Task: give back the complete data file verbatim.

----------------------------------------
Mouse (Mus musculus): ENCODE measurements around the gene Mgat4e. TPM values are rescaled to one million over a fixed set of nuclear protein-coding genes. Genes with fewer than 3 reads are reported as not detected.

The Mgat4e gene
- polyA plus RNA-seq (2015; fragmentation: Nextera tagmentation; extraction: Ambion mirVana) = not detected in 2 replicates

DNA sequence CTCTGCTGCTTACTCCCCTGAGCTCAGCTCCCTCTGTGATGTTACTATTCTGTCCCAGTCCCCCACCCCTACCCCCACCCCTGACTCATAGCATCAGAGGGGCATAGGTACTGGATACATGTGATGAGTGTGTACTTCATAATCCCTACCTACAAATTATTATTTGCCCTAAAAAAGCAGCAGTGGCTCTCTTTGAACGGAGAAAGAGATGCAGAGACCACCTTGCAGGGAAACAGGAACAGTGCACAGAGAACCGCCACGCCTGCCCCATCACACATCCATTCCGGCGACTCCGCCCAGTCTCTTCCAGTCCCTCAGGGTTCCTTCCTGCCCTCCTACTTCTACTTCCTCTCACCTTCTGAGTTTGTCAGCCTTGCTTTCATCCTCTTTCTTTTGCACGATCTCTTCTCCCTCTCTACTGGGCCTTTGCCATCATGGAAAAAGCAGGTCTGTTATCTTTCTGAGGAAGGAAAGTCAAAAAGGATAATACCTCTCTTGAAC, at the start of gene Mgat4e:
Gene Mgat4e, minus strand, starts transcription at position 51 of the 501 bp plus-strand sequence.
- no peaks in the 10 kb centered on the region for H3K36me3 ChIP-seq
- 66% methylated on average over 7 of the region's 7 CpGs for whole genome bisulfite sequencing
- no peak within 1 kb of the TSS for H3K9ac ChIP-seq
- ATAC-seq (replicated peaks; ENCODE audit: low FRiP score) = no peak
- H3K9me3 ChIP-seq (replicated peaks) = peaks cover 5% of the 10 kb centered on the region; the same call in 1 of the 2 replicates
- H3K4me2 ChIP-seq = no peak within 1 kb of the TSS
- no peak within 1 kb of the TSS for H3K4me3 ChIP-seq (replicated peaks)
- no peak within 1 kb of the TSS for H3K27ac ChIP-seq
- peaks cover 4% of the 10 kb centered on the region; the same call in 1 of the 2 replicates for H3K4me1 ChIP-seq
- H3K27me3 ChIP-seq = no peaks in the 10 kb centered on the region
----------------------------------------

Mouse (Mus musculus): ENCODE measurements around the gene Mgat4e. TPM values are rescaled to one million over a fixed set of nuclear protein-coding genes. Genes with fewer than 3 reads are reported as not detected.

The Mgat4e gene
- polyA plus RNA-seq (2015; fragmentation: Nextera tagmentation; extraction: Ambion mirVana) = not detected in 2 replicates

DNA sequence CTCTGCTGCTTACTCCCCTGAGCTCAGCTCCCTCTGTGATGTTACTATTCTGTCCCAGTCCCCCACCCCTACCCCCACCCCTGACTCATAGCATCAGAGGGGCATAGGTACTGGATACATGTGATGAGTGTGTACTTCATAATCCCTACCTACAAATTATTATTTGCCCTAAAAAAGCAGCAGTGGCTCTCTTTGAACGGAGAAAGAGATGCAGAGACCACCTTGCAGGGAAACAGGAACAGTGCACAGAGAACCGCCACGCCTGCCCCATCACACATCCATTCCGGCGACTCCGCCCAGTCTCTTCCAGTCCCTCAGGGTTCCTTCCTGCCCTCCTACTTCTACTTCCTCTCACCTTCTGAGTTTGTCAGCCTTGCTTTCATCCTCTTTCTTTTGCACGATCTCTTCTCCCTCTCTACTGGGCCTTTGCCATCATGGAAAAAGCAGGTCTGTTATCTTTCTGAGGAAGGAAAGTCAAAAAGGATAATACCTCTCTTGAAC, at the start of gene Mgat4e:
Gene Mgat4e, minus strand, starts transcription at position 51 of the 501 bp plus-strand sequence.
- no peaks in the 10 kb centered on the region for H3K36me3 ChIP-seq
- 66% methylated on average over 7 of the region's 7 CpGs for whole genome bisulfite sequencing
- no peak within 1 kb of the TSS for H3K9ac ChIP-seq
- ATAC-seq (replicated peaks; ENCODE audit: low FRiP score) = no peak
- H3K9me3 ChIP-seq (replicated peaks) = peaks cover 5% of the 10 kb centered on the region; the same call in 1 of the 2 replicates
- H3K4me2 ChIP-seq = no peak within 1 kb of the TSS
- no peak within 1 kb of the TSS for H3K4me3 ChIP-seq (replicated peaks)
- no peak within 1 kb of the TSS for H3K27ac ChIP-seq
- peaks cover 4% of the 10 kb centered on the region; the same call in 1 of the 2 replicates for H3K4me1 ChIP-seq
- H3K27me3 ChIP-seq = no peaks in the 10 kb centered on the region